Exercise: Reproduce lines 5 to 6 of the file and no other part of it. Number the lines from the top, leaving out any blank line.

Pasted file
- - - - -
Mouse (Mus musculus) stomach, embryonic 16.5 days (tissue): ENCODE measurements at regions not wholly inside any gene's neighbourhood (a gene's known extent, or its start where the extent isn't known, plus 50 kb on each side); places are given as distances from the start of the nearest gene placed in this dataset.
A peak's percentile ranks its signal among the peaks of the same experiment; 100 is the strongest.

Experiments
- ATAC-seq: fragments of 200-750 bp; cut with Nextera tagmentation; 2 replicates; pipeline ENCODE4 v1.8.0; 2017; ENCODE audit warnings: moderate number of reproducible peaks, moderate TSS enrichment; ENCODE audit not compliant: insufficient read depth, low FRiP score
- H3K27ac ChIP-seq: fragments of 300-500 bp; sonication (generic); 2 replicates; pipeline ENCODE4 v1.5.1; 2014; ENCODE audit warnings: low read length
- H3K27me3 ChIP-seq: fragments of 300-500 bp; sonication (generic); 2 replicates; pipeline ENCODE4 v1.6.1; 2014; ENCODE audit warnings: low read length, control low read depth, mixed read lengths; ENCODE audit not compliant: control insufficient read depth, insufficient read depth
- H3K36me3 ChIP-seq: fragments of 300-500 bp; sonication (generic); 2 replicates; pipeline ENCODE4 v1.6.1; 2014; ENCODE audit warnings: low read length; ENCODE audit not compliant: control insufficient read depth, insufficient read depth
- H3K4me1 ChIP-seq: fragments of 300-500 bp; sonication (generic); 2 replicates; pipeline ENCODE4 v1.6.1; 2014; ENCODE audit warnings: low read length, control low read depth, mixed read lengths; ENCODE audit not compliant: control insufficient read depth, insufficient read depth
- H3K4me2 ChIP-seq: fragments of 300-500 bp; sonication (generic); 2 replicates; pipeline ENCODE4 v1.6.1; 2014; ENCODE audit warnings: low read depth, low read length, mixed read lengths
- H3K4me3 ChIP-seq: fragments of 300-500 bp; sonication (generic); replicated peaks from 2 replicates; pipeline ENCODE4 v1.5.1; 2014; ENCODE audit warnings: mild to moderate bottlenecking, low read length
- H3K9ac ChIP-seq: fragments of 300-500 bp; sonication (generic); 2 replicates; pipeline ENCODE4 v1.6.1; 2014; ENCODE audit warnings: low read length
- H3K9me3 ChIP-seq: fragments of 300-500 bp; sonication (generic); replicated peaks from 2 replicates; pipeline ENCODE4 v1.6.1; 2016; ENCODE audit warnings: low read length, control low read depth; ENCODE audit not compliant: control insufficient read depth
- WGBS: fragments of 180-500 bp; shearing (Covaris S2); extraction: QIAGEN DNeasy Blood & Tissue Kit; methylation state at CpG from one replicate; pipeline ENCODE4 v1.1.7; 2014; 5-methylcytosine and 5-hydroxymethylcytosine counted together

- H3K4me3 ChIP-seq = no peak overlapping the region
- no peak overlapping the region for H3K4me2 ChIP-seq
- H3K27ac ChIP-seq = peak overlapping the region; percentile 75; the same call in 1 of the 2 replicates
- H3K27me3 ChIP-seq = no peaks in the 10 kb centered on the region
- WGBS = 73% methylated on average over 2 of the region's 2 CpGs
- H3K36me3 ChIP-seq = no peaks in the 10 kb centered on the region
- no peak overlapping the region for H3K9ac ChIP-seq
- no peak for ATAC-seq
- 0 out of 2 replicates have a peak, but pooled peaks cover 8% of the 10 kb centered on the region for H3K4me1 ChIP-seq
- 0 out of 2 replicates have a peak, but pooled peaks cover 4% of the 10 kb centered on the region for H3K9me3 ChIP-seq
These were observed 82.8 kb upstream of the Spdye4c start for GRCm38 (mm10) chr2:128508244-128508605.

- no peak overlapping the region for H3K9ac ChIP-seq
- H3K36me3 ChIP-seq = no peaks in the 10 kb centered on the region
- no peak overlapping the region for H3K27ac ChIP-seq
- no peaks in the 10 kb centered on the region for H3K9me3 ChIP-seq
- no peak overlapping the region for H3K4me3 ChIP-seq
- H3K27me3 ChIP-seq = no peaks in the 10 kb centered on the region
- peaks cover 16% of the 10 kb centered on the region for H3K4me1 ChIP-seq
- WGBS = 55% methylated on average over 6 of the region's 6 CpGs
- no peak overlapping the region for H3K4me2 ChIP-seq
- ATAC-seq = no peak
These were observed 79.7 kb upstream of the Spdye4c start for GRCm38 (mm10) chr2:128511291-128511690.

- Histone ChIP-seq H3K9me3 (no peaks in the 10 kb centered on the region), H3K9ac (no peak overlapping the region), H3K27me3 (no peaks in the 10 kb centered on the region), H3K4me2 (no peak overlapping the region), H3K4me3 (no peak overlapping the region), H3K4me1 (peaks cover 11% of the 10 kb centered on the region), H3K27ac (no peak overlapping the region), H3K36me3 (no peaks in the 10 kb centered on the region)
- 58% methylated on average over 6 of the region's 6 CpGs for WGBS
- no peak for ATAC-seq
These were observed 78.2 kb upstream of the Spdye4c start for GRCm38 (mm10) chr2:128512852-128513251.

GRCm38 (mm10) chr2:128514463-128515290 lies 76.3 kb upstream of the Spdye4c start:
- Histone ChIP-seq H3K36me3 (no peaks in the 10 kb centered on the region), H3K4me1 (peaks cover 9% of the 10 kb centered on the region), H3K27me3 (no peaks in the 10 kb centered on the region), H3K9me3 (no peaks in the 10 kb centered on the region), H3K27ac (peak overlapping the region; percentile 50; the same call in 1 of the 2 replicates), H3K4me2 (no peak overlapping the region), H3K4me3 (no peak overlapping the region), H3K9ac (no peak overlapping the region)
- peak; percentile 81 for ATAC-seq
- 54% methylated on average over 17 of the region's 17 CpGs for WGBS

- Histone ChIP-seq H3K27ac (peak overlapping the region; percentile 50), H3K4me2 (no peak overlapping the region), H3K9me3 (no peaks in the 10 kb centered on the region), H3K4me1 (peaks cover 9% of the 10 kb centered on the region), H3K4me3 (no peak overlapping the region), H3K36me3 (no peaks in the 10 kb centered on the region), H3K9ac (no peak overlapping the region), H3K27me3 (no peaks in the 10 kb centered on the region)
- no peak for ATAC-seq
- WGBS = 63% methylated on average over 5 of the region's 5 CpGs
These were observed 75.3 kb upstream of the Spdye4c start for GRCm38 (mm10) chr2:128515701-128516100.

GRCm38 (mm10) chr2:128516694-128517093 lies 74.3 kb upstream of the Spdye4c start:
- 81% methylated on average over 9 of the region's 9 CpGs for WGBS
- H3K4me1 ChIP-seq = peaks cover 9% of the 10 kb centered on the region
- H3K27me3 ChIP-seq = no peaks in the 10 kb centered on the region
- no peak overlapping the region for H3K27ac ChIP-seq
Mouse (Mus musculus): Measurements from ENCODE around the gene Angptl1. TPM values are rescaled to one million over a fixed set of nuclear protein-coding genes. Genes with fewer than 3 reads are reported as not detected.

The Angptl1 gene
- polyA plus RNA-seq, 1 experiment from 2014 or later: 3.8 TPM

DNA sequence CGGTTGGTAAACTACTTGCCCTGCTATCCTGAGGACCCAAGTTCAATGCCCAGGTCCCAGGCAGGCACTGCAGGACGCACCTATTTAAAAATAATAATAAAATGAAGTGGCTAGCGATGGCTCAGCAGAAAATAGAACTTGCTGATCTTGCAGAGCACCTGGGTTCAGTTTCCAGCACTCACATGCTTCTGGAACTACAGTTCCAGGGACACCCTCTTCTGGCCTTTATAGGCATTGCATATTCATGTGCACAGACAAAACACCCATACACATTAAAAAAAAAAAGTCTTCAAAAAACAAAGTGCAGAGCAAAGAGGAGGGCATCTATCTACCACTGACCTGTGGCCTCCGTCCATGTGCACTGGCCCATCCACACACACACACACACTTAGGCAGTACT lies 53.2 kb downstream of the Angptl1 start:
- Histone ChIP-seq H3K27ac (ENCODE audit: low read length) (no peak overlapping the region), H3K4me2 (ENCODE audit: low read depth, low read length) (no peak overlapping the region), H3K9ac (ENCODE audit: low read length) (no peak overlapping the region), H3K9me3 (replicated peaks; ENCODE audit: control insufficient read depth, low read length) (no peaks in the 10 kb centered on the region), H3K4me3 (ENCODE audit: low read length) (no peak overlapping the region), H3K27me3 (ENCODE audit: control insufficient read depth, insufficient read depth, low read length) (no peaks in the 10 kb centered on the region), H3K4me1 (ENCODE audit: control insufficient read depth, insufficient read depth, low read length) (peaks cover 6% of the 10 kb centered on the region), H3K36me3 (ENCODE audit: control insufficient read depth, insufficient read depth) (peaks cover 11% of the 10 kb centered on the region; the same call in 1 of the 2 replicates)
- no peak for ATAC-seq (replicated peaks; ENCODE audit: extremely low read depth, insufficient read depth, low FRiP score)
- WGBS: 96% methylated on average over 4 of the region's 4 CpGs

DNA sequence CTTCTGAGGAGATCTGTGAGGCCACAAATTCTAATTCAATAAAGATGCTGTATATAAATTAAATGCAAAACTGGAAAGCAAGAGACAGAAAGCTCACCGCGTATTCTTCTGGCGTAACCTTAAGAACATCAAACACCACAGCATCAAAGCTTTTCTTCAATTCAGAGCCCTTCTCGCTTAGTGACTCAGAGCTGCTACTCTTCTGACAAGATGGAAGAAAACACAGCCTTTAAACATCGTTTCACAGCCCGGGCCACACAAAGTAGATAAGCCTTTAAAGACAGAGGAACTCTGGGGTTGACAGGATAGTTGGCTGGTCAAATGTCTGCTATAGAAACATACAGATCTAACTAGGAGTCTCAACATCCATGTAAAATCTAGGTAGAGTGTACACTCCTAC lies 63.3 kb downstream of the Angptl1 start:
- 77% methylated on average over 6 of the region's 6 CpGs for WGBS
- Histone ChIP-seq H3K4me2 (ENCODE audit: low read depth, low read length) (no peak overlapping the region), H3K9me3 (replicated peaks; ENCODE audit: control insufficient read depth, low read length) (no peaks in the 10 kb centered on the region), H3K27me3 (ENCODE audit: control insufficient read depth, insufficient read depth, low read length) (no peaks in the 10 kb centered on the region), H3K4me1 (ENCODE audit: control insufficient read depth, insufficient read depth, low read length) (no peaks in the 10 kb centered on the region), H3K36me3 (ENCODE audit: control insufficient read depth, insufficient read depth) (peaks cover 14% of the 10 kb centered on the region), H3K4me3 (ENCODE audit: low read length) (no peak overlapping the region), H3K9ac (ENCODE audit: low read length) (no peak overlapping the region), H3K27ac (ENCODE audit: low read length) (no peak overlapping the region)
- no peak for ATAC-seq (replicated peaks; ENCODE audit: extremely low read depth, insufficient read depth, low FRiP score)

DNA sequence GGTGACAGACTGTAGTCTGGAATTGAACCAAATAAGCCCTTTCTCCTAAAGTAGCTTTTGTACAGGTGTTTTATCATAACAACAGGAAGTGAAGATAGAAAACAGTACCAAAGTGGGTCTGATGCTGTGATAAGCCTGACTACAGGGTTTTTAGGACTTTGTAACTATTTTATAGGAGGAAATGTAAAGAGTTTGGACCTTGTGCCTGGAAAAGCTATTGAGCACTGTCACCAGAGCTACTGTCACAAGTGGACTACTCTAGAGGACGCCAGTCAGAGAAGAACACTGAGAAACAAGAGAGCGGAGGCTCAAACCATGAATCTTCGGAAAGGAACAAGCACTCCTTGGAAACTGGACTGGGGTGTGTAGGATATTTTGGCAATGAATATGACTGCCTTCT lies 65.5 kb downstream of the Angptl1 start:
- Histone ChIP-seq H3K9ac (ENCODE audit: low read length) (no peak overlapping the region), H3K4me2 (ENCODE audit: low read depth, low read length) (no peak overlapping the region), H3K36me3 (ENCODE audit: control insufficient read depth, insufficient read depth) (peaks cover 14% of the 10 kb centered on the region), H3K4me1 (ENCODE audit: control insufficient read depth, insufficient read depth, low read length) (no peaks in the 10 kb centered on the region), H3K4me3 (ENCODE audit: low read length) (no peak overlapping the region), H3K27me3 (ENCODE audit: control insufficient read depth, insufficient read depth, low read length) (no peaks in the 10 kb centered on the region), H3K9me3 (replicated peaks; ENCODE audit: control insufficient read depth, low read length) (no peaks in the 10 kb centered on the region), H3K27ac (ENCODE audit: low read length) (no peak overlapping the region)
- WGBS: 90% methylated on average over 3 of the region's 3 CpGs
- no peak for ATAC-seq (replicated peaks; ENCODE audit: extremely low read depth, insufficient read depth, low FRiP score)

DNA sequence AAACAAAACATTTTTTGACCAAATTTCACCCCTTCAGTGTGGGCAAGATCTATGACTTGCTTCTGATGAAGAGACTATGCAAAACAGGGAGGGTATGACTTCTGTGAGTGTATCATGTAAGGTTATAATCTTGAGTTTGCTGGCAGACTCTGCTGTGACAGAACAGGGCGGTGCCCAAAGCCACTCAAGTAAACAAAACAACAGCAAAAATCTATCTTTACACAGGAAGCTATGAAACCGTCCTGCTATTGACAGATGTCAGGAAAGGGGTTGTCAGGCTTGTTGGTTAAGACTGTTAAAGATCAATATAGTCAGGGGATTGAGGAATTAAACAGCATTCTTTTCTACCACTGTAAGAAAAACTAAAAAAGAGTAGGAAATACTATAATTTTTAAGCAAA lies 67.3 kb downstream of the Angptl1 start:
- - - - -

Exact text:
- H3K27ac ChIP-seq: fragments of 300-500 bp; sonication (generic); 2 replicates; pipeline ENCODE4 v1.5.1; 2014; ENCODE audit warnings: low read length
- H3K27me3 ChIP-seq: fragments of 300-500 bp; sonication (generic); 2 replicates; pipeline ENCODE4 v1.6.1; 2014; ENCODE audit warnings: low read length, control low read depth, mixed read lengths; ENCODE audit not compliant: control insufficient read depth, insufficient read depth